When we created the first-ever escrow platform to protect buyers and sellers of credit-related services, we had to do a lot of research.
That was an understatement, by the way.
In speaking with experts, we left no stone unturned. Well, at least for the ones we looked at, anyway.
Along the way, we found a few areas in which we disagreed with the prevailing wisdom.
One issue in particular? Whether credit repair companies must be bonded in every State.
This is not legal advice; you should consult a legal expert to see if we’re as crazy as it seems.
Spoiler alert! Based on the circumstances outlined below, we do not believe credit repair companies need to be bonded in every State.
And, we’ll go one step crazier: you could make the case that companies that get bonded in every State intend to violate the CROA.
We have had the pleasure of meeting so many credit repair companies on our journey. One of the things we’ve enjoyed the most is being challenged by them with very important questions.
We have had many companies ask us if they need to be bonded in all 50 States. Some of them are so serious about this that they refuse leads from us unless the leads are from their State. This is totally reasonable, especially for TSR reasons. However, maybe not so much for bonding reasons.
Well, we thought this was a great question and decided to look into it.
Here’s what we found…
Let’s get some basics out of the way.
The National Association of Surety Bond Producers defines a surety bond as follows:
A surety bond is a promise to be liable for the debt, default, or failure of another. It is a three-party contract by which one party (the surety) guarantees the performance or obligations of a second party (the principal) to a third party (the obligee).NASBP
So, what does this mean… especially for credit repair?
In “high risk” industries, like credit repair, government entities are concerned with potential consumer harm.
To get in front of that potential risk, a government entity may require credit repair companies to set aside a large chunk of money.
This is required to pay for damages the credit repair company might cause (i.e., fraud, ripping off a consumer, etc.) in the form of a bond.
Bonds for credit repair companies range from State to State between $10,000.00 to $50,000.00. You typically put up a small amount to secure the bond issued by the surety.
For example, the State of Florida’s bonding “requirement” says that it is a prohibited activity to:
Charge or receive any money or other valuable consideration prior to full and complete performance of the services the credit service organization has agreed to perform for the buyer, unless the credit service organization has obtained a surety bond of $10,000 issued by a surety company admitted to do business in this state…817.7005(1), Florida Statutes
You might see where this is going, unless (hint, hint) you weren’t paying attention.
If you ask experienced credit repair companies, attorneys, or experts whether bonds are required in all 50 States, you will get a mixed bag of answers.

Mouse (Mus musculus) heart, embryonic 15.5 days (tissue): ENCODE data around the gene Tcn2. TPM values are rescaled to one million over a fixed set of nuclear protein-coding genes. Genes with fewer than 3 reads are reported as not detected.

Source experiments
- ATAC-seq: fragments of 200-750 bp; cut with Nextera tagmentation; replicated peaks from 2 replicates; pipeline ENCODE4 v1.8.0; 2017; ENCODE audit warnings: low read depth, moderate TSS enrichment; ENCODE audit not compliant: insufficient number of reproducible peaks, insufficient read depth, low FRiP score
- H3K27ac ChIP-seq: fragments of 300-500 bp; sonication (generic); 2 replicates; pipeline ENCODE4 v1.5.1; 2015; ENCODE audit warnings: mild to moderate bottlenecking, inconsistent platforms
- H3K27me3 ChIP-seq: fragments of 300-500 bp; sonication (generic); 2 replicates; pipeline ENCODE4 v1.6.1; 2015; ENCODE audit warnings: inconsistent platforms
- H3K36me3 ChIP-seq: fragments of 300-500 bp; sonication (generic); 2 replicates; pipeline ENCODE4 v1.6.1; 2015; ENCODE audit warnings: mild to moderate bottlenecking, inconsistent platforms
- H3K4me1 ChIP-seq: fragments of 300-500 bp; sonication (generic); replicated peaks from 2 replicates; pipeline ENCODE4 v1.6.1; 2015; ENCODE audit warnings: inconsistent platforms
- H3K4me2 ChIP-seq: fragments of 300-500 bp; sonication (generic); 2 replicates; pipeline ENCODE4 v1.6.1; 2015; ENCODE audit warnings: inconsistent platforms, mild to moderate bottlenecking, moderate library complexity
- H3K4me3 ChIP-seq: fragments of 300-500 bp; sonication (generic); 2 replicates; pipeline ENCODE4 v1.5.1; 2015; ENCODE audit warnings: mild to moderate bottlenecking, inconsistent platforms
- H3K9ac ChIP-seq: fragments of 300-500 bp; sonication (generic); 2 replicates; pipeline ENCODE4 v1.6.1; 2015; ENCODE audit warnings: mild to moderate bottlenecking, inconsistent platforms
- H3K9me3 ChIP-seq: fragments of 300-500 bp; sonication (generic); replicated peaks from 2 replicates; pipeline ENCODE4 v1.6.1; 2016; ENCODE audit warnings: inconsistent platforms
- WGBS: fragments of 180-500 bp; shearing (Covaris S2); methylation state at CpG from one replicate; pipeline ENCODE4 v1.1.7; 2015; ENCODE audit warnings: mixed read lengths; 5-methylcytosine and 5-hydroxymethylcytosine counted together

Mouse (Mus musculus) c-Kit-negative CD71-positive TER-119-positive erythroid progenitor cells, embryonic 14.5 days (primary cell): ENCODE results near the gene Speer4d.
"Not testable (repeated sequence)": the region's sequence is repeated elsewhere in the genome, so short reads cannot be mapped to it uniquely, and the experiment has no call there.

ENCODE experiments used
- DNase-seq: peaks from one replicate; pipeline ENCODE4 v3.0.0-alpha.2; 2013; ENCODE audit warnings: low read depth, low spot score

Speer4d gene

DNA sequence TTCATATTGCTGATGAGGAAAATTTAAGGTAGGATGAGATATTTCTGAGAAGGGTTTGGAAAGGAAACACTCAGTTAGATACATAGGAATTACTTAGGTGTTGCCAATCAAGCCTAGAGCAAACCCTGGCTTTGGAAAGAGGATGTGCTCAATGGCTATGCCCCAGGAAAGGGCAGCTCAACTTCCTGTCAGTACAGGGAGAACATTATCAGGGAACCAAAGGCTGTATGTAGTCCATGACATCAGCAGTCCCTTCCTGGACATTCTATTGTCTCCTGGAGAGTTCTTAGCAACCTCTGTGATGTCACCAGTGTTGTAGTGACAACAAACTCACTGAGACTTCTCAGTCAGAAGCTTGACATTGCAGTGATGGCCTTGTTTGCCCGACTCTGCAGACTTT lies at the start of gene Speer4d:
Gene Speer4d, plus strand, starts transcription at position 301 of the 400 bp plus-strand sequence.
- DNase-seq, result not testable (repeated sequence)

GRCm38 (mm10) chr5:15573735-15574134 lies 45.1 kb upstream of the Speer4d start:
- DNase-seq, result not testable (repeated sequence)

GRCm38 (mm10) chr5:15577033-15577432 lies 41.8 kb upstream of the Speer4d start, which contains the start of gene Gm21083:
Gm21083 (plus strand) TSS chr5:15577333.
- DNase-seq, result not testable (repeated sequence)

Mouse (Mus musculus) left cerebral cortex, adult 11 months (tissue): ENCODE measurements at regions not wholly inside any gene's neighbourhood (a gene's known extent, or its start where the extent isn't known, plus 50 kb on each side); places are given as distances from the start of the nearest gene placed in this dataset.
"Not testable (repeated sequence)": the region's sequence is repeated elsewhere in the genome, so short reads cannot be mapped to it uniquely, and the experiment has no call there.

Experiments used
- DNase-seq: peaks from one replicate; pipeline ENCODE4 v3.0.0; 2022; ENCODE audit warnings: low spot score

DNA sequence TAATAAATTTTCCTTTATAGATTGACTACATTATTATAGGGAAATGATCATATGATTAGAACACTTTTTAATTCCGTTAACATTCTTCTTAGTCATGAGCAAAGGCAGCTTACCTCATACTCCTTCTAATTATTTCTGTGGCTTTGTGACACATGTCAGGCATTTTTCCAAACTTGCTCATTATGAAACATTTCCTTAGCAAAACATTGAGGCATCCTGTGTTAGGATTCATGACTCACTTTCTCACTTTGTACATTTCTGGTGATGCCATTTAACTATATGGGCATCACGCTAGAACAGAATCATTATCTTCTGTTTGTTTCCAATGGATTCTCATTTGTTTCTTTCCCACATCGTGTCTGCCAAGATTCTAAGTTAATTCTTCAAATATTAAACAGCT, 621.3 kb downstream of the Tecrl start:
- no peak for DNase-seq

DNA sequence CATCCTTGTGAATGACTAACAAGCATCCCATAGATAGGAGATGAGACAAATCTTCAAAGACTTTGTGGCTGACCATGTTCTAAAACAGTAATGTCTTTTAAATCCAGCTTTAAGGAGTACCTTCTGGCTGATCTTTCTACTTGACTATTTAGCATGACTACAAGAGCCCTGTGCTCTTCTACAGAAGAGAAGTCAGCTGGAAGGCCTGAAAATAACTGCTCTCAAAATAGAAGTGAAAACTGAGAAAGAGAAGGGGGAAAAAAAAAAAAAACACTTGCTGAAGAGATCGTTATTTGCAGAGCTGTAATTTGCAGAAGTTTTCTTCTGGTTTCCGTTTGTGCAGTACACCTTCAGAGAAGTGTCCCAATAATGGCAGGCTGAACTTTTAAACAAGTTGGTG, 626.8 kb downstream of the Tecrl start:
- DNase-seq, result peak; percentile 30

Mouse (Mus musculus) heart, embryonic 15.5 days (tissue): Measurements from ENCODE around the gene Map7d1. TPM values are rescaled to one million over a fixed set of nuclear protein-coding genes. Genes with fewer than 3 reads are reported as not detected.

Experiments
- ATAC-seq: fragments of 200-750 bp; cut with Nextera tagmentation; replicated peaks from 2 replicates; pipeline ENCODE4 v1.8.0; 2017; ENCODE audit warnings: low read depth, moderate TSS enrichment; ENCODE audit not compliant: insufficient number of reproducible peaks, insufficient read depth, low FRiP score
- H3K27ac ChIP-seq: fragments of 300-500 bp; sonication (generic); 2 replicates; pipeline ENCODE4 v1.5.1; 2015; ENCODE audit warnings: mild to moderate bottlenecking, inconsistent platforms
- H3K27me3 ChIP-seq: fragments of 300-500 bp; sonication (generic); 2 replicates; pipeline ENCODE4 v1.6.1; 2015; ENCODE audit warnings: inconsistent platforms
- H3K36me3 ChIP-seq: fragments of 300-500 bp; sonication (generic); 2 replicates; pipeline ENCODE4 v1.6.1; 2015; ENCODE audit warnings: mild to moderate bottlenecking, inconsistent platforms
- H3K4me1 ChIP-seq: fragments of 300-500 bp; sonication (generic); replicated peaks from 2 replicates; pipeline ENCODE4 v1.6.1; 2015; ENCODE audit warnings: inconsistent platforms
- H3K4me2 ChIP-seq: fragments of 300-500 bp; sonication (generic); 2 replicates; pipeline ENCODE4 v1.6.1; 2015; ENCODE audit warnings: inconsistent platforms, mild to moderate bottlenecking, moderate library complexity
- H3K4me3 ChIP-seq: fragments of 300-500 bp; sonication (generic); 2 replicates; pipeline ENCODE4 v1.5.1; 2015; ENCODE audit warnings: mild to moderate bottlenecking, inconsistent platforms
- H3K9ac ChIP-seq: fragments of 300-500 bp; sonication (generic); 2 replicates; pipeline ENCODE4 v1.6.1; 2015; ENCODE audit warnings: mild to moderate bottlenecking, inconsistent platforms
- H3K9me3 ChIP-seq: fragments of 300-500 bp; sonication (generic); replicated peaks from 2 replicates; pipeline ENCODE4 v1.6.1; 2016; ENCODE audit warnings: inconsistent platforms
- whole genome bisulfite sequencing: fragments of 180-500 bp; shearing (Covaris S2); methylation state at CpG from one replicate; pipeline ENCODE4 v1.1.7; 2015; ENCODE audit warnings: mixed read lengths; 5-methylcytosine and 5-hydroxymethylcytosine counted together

Most will say “yes,” and few (if any) will say “no.”
When we looked at it from our perspective, an escrow-for-credit-repair-companies perspective, we saw a clearer view.
So, in those cases, a bonding requirement is irrelevant. Or, you could say “not required.”
But, what about the other States?
This is where it gets really interesting (if you’re nerdy like us).
Hear us out!
Look at what the bonding “requirements” actually say.
They effectively say: If you take upfront fees, you need to be bonded.
That’s not a mistake or typo.
All bonding “requirements” in State credit repair laws presuppose that you are taking upfront fees.
At the time those laws were passed, there was no Federal outright prohibition on upfront fees.
Those laws basically said: You cannot charge upfront fees unless you have a bond.
How did this happen?
The Federal Government and State Governments began passing credit repair laws in the late 1980s and early to mid-1990s.
It seemed like there was an organized effort to unify the law because early drafts of both the Federal law and the State laws had very similar language. Copy and paste, in most cases.
This is especially true with the bonding “requirements.”
But – in my best Monk impression – here’s what happened:
The States went on to pass laws with one set of language which included a bonding requirement. However, the Federal government, at the last second, cut out the bonding requirement from Federal law.
As a result?
You had State laws that permitted upfront fees so long as the company was bonded. Then, you had a Federal law that prohibited upfront fees, regardless of bonding status.
As the CROA points out:
This subchapter shall not annul, alter, affect, or exempt any person subject to the provisions of this subchapter from complying with any law of any State except to the extent that such law is inconsistent with any provision of this subchapter, and then only to the extent of the inconsistency.15 USC 1679j
This basically means the CROA controls when there is a conflict of language concerning credit repair company laws. In other words, you cannot take upfront fees. Period.
Therefore, bonding requirements are irrelevant.
Here’s a chase-one’s-tail way to understand it:
States wanted you to be bonded because they accepted the upfront fee nature of credit repair. Congress ended the need for bonds by outlawing upfront fees, entirely.
When you couple this with the Telemarketing Sales Rule’s 6-month delay in credit repair payments, credit repair companies are at a significant economic disadvantage.
A solution to these issues, which protects the interests of credit repair companies and consumers, is to use an escrow service for credit repair transactions.
We’re hopeful that was helpful!